Book talk - 'Advocacy and Change in International Organisations: Communication, Protection, and Reconstruction in UN Peacekeeping'




The Peacekeeping and Peacebuilding Working Group are pleased to invite Kseniya Oksamytna to present her book, which is the winner of 2024 Chadwick F. Alger Best Book Award, International Studies Association, and has been nominted by our working group for the BISA Susan Strange Best Book Prize. Ksenya will discuss her book (details below), and there will be room for question and answer over the topics raised.


How do international organisations change? Many organisations expand into new areas or abandon programmes of work. The book “Advocacy and Change in International Organizations” argues that they do so not only at the collective direction of member states. Advocacy is a crucial but overlooked source of change in international organisations. Different actors can advocate for change: national diplomats, international bureaucrats, external experts, or civil society activists. They can use one of three advocacy strategies: social pressure, persuasion, and “authority talk”. This book demonstrates how the advocacy-focused framework explains the origins of three workstreams of contemporary UN peacekeeping operations: communication, protection, and reconstruction. The issue of strategic communications was promoted by UN officials through the strategy of persuasion. Protection of civilians emerged due to a partially successful social influence campaign by a coalition of elected Security Council members and a subsequent (and successful) persuasion efforts by Canada. Quick impact projects entered peacekeepers' practice as the result of “authority talk” by an expert panel.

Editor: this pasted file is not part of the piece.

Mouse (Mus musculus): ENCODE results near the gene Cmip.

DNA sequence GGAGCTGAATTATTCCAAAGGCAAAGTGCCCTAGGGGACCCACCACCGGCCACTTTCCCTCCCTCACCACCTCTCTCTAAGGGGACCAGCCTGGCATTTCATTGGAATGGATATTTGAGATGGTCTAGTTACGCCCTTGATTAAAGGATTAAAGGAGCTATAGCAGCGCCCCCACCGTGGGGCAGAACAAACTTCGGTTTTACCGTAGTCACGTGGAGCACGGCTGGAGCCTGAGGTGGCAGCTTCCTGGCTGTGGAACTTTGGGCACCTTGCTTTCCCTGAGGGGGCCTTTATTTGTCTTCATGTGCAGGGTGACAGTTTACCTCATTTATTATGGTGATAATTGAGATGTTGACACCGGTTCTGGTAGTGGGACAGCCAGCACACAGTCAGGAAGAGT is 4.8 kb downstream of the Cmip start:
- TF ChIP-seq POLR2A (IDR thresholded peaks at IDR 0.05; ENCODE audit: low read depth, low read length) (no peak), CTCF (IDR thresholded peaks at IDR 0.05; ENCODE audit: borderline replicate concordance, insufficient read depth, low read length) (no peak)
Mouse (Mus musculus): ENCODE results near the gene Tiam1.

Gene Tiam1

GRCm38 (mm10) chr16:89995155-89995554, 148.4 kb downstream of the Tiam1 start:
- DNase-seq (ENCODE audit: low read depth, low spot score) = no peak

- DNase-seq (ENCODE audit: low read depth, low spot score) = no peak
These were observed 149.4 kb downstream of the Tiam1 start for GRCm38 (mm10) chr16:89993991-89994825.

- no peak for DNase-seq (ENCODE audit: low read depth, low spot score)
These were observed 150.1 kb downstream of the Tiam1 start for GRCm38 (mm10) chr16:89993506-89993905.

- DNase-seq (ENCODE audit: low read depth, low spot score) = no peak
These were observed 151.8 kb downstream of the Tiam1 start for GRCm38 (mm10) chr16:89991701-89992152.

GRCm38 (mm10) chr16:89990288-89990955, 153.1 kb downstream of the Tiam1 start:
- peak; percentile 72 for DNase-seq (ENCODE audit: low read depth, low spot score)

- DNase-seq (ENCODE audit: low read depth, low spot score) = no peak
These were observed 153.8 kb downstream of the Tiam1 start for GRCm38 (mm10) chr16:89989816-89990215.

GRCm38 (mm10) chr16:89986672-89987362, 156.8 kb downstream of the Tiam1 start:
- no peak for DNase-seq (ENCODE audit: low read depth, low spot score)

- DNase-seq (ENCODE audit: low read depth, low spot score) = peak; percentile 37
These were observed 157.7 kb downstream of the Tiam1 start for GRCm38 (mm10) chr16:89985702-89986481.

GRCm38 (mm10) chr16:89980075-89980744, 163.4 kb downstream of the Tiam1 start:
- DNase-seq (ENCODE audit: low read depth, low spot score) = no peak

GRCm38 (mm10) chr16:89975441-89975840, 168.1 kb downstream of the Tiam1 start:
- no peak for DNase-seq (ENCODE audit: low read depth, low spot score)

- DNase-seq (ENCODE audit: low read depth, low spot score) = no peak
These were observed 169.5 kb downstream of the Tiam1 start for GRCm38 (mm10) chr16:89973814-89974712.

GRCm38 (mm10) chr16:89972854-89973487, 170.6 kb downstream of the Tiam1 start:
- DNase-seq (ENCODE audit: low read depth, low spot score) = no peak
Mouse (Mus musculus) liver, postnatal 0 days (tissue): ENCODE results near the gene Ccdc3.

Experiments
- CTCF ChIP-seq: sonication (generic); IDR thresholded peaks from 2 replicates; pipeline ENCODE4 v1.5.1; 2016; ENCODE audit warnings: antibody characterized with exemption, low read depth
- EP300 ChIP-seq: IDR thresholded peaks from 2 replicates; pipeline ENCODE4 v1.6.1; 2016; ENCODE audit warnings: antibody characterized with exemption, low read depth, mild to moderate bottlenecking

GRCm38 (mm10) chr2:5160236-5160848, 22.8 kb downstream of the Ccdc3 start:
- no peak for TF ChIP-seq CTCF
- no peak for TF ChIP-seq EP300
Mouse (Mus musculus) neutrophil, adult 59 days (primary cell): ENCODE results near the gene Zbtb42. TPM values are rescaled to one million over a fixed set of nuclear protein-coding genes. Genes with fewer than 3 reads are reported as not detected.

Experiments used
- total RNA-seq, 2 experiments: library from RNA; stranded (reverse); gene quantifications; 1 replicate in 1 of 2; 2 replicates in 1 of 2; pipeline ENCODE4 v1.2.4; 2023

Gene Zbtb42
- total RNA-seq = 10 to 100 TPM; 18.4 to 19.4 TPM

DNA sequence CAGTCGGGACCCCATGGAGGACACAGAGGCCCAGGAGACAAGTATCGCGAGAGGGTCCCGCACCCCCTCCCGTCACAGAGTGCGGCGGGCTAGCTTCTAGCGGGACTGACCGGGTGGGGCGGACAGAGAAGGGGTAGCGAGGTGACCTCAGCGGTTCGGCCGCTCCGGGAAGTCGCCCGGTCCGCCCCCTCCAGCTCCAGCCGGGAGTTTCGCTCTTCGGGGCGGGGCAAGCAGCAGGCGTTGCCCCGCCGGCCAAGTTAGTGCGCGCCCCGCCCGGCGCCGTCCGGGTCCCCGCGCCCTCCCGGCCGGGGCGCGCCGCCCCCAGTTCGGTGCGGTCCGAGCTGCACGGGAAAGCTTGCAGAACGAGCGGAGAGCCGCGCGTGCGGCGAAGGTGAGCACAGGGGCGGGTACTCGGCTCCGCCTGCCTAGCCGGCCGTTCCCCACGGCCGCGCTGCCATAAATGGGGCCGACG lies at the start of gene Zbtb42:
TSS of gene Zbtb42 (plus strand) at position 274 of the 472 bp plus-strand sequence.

Dr Kseniya Oksamytna is a Senior Lecturer at City, University of London. She is also a Visiting Research Fellow in the Conflict, Security, and Development Research Group at King’s College London. Her research interests are international organisations, international security, and peace operations.

Registration will close two hours before the event begins.

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